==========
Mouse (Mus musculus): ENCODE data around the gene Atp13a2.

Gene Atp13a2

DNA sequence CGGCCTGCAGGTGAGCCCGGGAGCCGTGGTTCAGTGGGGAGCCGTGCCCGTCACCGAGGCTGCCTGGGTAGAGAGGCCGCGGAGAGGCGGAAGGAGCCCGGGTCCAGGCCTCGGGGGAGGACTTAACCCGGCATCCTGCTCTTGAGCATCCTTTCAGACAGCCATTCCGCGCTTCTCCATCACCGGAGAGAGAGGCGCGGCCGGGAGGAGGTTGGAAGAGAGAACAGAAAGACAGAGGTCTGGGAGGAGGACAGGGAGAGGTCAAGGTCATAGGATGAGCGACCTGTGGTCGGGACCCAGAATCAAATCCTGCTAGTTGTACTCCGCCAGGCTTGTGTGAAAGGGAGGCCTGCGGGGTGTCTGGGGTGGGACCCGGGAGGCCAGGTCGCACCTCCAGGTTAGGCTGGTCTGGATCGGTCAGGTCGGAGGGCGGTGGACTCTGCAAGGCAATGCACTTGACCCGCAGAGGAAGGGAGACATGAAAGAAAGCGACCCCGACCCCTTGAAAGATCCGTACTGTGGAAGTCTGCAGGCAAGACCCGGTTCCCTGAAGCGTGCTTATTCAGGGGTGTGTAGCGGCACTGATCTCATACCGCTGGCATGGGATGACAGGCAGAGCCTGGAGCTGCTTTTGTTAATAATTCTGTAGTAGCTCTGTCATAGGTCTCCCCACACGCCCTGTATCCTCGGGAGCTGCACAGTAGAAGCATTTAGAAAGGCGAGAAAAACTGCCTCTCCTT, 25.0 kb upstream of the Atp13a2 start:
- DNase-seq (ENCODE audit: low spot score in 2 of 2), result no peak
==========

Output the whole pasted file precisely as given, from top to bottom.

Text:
Mouse (Mus musculus): ENCODE data around the gene Atp13a2.

Gene Atp13a2

DNA sequence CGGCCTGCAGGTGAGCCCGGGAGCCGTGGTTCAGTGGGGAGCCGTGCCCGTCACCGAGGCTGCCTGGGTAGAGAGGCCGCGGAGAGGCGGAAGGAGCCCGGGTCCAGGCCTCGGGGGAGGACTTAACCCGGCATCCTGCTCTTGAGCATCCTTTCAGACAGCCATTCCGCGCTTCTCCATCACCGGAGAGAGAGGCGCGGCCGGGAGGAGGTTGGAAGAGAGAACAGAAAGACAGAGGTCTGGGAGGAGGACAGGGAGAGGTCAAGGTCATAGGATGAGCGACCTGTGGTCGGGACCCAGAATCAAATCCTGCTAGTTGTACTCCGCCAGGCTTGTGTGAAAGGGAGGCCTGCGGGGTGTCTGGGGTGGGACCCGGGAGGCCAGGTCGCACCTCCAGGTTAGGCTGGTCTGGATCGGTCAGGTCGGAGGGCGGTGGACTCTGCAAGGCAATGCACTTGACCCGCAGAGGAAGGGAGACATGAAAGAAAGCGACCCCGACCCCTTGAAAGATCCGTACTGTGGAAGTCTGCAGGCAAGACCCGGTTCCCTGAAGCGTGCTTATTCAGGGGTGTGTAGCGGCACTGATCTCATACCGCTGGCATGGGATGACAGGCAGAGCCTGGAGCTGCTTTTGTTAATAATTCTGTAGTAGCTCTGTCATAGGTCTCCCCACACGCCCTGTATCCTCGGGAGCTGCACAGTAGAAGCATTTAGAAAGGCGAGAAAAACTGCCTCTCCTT, 25.0 kb upstream of the Atp13a2 start:
- DNase-seq (ENCODE audit: low spot score in 2 of 2), result no peak